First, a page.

Lifestyle

Marysville-Tulalip Relay For Life kicks off Jan. 19

The Marysville-Tulalip Relay For Life took place in the Marysville-Pilchuck High School stadium in 2012, but will be returning to        Field this year. - File Photo
The Marysville-Tulalip Relay For Life took place in the Marysville-Pilchuck High School stadium in 2012, but will be returning to Field this year.
— image credit: File Photo

MARYSVILLE — The Marysville-Tulalip Relay For Life will conduct its official kickoff rally on Saturday, Jan. 19, between 1-4 p.m. at the Marysville Boys & Girls Club at 1010 Beach Ave., and for participants such as Kristin Banfield and Kayla Dowd, the annual event is personal.

Banfield is serving as the event chair for the 2013 Marysville-Tulalip Relay For Life on behalf of the American Cancer Society, while Dowd is a student at Marysville Getchell High School’s International School of Communications who’s stepped up as this year’s public relations chair for the Marysville-Tulalip Relay.

Both women want to see lots of volunteers gathering at the Boys & Girls Club to raise funds and register teams for the Relay itself, which will run overnight June 29-30 at Asbery Field, located at 1605 Seventh St.

Banfield was diagnosed with breast cancer in 2008, and while she’s since made a recovery, Dowd’s grandparents have not been so lucky. While Dowd’s grandfather beat the stage-four lung cancer that he was diagnosed with two years ago, his family found out just a few weeks ago that he now has brain cancer. Dowd’s great-grandmother passed away from cervical cancer a few years ago.

“I have learned so much about cancer, about how many people are affected in one way or another, and how chemotherapy and radiation works,” Dowd said. “It’s a chain reaction of how many people are really hurting or sad, but stay strong when someone you love has cancer. A big thing I have learned from survivors is to keep laughing and smiling, or making them laugh, even when the hope isn’t high.”

“Since my first Relay four years ago, my perspective on Relay has changed,” Banfield said. “I am a direct beneficiary of the money raised by Relays all around the world. The treatment I received for breast cancer was developed from research funded by the American Cancer Society, but the money we raise for Relay doesn’t just go to find a cure for cancer. Relay is my way to help fund the local American Cancer Society services that I used just a couple years ago. The services I received from our local ACS staff — the information on the website, the person on the other end of the phone — were essential to my recovery and positive outlook. I want to be sure these same services are available to others in the future.”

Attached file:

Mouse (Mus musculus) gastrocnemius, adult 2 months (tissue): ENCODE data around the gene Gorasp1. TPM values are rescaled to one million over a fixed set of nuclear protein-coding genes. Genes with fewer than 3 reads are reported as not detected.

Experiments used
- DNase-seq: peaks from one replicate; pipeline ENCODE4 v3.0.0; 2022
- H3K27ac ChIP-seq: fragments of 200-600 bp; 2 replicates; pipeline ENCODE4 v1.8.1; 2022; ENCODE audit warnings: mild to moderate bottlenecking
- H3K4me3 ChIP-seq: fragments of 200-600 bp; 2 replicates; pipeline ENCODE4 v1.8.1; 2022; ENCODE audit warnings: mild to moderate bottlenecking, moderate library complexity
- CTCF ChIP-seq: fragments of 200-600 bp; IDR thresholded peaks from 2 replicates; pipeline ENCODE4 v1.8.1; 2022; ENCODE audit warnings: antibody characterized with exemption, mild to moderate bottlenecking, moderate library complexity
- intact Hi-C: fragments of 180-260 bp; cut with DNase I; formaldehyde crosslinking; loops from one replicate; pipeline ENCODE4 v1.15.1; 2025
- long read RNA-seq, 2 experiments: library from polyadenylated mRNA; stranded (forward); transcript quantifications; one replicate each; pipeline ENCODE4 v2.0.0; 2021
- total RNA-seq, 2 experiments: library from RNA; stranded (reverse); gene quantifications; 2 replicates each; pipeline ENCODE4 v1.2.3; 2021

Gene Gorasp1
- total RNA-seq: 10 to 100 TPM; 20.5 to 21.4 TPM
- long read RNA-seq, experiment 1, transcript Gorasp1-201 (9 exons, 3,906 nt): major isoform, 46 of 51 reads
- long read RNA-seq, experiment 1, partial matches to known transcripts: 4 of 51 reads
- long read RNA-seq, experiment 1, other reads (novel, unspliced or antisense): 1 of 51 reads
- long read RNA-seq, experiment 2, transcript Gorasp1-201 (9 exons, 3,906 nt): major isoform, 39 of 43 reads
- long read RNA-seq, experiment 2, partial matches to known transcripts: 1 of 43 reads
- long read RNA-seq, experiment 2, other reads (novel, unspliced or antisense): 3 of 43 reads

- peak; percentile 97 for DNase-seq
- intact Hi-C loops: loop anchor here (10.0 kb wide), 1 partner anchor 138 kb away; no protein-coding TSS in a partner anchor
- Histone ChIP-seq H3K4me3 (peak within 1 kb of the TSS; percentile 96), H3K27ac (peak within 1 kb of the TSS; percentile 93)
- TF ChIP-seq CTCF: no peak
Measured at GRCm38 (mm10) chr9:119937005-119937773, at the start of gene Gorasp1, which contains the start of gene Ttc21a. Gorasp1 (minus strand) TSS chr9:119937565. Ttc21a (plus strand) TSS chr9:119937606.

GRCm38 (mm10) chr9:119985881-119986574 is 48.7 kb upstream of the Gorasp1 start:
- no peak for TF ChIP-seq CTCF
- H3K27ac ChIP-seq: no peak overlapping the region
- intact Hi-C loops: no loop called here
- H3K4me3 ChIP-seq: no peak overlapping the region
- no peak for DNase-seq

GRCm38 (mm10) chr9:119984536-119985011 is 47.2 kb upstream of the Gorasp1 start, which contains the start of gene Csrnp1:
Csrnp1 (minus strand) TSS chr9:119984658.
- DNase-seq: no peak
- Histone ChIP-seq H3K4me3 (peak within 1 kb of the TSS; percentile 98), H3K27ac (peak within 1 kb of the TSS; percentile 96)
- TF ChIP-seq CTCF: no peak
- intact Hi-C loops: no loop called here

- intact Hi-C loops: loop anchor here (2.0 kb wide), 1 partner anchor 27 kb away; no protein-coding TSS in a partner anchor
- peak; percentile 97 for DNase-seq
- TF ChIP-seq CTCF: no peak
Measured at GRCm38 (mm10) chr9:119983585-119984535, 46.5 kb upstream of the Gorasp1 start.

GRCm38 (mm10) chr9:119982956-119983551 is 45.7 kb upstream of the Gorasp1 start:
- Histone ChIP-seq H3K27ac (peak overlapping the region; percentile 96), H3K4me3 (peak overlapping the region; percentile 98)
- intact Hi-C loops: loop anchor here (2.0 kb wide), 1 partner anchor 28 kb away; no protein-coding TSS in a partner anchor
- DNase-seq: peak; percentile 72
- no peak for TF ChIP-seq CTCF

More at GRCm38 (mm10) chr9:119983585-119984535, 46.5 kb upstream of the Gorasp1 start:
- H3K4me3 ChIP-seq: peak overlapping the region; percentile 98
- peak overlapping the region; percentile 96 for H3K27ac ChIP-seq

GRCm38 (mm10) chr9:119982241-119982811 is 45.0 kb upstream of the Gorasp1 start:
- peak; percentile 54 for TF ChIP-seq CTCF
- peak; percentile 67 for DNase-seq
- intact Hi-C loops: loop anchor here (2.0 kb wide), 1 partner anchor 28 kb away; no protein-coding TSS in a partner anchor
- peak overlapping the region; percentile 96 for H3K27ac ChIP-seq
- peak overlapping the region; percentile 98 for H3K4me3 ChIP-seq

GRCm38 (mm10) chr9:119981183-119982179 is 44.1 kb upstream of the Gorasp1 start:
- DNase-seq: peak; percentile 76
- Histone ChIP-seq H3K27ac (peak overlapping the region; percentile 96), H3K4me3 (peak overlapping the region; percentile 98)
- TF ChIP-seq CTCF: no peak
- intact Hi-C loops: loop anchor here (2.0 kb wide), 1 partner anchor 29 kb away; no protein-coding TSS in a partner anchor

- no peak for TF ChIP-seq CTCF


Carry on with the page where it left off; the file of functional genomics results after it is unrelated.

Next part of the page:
Banfield noted that this year’s Relay is returning to Asbery Field due to feedback from its participants, and its date has been shifted to avoid conflicts with high school graduation ceremonies and the Marysville Strawberry Festival.

“This move provides us with the ability to broaden our fundraising opportunities during the main event,” Banfield said. “We hope the community will come out on June 29 and 30 to honor our survivors, celebrate those we’ve lost and fight back against this terrible disease. Our theme this year is ‘Dream Big, Relay Bigger,’ and we’re focused on making the 2013 Relay the biggest Relay event that Marysville-Tulalip has ever seen.”

“All this money that’s raised to make a difference is a chance to keep a mother, father, grandparent, sister, brother and friend,” Dowd said. “This is a remarkable thing to give back to.”

To join the Marysville-Tulalip Relay For Life, call 425-404-2194 or log onto http://relayforlife.org/marysvillewa.

 

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